Wyden doesn’t support Paul’s NSA lawsuit

Democratic Sen. Ron Wyden (Ore.) on Thursday said he doesn’t support Republican Sen. Rand Paul’s (R-Ky.) lawsuit against President Obama and the National Security Agency.

“I believe that legislation, not a Senate-brought lawsuit is the only effective way to stop this behavior of the NSA,” Wyden said in a statement provided to The Hill.

Wyden has been an outspoken critic of the NSA’s domestic surveillance program, which he’s described as unconstitutional.

In an interview with Bloomberg’s Al Hunt, he said he’d worked closely with Paul on the NSA issue. 

“Both of us feel, Al, that the government ought to be able to collect the information it needs when it needs it to protect our citizens … but the reality is, the idea of collecting millions and millions of phone records on law-abiding Americans doesn’t make us any more secure,” Wyden said. “It undermines our liberty. I personally believe that, yes, it is unconstitutional to collect millions and millions of phone records on law-abiding Americans. It violates the Fourth Amendment.”

Bloomberg News issued a press release touting the interview that said Wyden suggested he backed Paul’s lawsuit.

But Wyden’s office said Paul does not back the suit, which Paul filed on Wednesday as a private citizen in Washington, D.C.’s district court.

Paul’s class action lawsuit against the Obama administration claims the president and intelligence agencies have violated the Fourth Amendment with their surveillance activities. He asserted that the NSA’s program is the “modern equivalent” of British lawlessness and government overreach during the Revolutionary War.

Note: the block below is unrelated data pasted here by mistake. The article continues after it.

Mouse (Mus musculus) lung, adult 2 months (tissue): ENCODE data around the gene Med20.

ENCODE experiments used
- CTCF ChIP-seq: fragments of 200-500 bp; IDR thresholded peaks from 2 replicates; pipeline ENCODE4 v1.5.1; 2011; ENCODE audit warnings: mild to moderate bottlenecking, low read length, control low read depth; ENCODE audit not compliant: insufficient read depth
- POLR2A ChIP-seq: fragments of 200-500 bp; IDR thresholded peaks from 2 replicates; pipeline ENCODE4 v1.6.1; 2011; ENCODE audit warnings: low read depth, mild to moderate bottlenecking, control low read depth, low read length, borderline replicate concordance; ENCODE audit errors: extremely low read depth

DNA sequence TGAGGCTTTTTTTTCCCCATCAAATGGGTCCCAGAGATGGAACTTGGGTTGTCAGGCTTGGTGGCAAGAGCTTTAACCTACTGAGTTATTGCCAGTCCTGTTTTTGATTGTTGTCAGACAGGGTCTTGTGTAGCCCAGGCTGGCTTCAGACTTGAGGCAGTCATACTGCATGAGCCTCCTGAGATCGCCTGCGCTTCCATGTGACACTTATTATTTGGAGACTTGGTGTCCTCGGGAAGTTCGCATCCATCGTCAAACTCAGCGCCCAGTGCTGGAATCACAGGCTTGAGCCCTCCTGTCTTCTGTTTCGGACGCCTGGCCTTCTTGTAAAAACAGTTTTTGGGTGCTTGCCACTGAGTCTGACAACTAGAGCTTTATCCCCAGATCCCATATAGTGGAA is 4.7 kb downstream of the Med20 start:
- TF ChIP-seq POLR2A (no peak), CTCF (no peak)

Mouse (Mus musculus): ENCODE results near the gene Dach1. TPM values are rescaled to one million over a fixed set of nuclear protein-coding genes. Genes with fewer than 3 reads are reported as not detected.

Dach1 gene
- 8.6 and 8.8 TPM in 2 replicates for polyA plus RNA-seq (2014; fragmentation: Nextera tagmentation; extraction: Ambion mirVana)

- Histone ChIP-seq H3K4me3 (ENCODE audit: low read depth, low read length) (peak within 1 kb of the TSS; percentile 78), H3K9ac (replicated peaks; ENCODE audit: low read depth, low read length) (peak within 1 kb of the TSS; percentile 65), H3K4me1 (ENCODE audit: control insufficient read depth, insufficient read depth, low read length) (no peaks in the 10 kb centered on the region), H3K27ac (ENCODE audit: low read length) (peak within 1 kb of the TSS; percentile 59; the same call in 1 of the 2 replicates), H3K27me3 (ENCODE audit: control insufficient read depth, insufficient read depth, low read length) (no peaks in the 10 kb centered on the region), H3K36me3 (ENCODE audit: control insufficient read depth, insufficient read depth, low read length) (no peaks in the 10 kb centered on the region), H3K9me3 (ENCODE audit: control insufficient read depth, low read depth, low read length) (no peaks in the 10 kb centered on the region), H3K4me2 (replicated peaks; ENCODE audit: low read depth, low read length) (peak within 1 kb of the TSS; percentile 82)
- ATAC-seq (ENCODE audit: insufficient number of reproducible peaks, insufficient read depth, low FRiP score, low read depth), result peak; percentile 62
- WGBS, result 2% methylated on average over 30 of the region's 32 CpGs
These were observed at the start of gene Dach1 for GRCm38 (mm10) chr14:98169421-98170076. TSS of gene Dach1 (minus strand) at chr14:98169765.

The lawsuit seeks immediate injunctive relief to the surveillance, and calls for an end to the NSA’s metadata program that tracks phone calls made in the United States. Paul wants the NSA to get rid of all records it’s collected in the last five years. 


In early January, Wyden called on Obama to end the metadata program and reform the process by which the agency obtains the information. He advocated that intelligence agencies first seek approval from the Foreign Intelligence Surveillance (FISA) Court.

A week later, Obama announced such a change, along with other NSA reforms. He called for the metadata program to be moved out of the government’s hands, and for the government to seek FISA approval in the future. Obama has tasked Attorney General Eric Holder and intelligence leaders with determining where the records will be housed.

This post was updated at 7:23 p.m.

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